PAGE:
Utah State Legislature funds FLDS trust settlement

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SALT LAKE CITY — The Utah State Legislature has budgeted a $5.7 million payment to settle the ongoing legal battle over land in the polygamous border towns of Hildale, Utah, and Colorado City, Ariz.

In the “bill of bills” passed by the House and Senate in the final hours of the legislature, money was appropriated to pay lawyers and accountant fees that have racked up for years in the case involving the Fundamentalist LDS Church’s United Effort Plan (UEP) Trust.

The payment also has some strings attached:

  • The state of Utah is released from any liability.
  • The court-appointed special fiduciary waives any post-judgment interest.

If they sign off on the waiver, the state will cut a $3 million check immediately and then pay off the rest over the next year.

Lawmakers expressed reservations about paying the bill, even after a court had ordered the Utah Attorney General’s Office to pay for the eight-year-long legal fight.

“We are responsible to the taxpayers and we need to be able to tell them that it’s an appropriate expenditure of their money,” House Speaker Rebecca Lockhart, R-Provo, told FOX 13 in February.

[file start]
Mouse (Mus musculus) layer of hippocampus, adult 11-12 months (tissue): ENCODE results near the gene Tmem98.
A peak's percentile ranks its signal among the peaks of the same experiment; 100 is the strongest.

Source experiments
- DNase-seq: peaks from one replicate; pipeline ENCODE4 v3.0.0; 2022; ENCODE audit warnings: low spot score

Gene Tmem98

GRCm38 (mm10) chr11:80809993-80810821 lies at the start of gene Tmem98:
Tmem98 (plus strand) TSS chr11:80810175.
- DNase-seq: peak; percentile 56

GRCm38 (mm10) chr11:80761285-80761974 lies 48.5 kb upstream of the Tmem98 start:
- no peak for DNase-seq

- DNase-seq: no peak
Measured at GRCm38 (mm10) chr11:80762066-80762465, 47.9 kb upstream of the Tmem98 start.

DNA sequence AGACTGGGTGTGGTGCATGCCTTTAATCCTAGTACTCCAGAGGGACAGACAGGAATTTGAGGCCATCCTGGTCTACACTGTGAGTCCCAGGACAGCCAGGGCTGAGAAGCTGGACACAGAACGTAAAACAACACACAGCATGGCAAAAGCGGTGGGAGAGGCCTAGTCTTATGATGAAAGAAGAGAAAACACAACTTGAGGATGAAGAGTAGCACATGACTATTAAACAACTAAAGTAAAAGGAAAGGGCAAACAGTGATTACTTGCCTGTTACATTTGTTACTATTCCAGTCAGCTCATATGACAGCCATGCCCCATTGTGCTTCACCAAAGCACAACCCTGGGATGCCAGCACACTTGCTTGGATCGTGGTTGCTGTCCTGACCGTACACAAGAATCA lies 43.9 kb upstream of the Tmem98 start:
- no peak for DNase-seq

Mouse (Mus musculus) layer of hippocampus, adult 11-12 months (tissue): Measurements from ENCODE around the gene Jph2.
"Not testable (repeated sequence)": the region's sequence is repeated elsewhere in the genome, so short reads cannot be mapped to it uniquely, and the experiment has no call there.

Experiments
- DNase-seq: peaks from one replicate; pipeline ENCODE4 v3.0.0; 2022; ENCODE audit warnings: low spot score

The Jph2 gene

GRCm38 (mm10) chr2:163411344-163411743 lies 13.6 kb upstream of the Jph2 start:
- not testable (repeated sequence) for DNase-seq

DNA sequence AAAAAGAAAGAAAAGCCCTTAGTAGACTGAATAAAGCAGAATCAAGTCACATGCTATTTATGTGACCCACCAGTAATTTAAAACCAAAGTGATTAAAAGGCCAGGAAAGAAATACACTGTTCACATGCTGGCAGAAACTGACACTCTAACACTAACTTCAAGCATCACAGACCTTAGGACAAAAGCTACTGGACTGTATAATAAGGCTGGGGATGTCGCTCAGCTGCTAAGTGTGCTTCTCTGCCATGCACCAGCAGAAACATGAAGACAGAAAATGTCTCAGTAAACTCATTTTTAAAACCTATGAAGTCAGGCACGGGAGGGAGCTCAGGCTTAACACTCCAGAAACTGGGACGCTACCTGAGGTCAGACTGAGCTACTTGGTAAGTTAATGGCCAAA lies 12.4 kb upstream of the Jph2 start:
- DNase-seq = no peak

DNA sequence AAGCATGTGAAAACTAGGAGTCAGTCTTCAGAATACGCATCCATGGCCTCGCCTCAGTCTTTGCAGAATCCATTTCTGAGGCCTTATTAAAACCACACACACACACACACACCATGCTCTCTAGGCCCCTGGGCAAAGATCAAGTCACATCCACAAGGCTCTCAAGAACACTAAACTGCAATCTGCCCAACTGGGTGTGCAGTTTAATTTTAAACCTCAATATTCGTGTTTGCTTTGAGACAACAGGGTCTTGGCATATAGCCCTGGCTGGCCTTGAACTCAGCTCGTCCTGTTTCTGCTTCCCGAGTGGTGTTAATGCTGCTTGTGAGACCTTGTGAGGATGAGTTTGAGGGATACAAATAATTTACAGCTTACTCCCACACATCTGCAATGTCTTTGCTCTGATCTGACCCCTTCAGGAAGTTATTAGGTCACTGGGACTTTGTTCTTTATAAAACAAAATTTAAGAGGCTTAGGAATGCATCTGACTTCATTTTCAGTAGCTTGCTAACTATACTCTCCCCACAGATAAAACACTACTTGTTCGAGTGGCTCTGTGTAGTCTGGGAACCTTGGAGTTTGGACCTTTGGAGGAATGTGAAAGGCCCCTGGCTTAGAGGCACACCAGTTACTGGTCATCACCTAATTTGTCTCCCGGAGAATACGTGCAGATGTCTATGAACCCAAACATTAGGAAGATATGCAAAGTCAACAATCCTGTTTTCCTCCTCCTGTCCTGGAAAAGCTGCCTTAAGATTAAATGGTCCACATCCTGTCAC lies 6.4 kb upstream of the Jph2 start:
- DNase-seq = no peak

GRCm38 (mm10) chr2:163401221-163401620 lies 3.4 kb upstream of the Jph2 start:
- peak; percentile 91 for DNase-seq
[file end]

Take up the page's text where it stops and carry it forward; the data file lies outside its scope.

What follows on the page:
A judge is currently considering proposals for an “exit strategy” to get the state and the courts out of the UEP mess. In 2005, Judge Denise Lindberg took control of the UEP at the request of the attorneys general for Utah and Arizona, amid allegations that FLDS leader Warren Jeffs (then a fugitive on the FBI’s Ten Most Wanted list) had been mismanaging it.

The UEP Trust is based on the early Mormon concept of a “united order,” where people give their property over to the church and it is doled out according to “wants and needs.” The UEP, which controls most of the land in Hildale and Colorado City, has an estimated $110 million in assets.

Since it was taken over by the courts, a judge has sought to reform it, clearing the way for private property ownership despite years of resistance from FLDS faithful still loyal to Jeffs. The UEP Trust is deep in debt, mostly because of unpaid legal bills and fees brought on by years of litigation.

The “bill of bills,” with the FLDS trust settlement, is now awaiting the governor’s signature.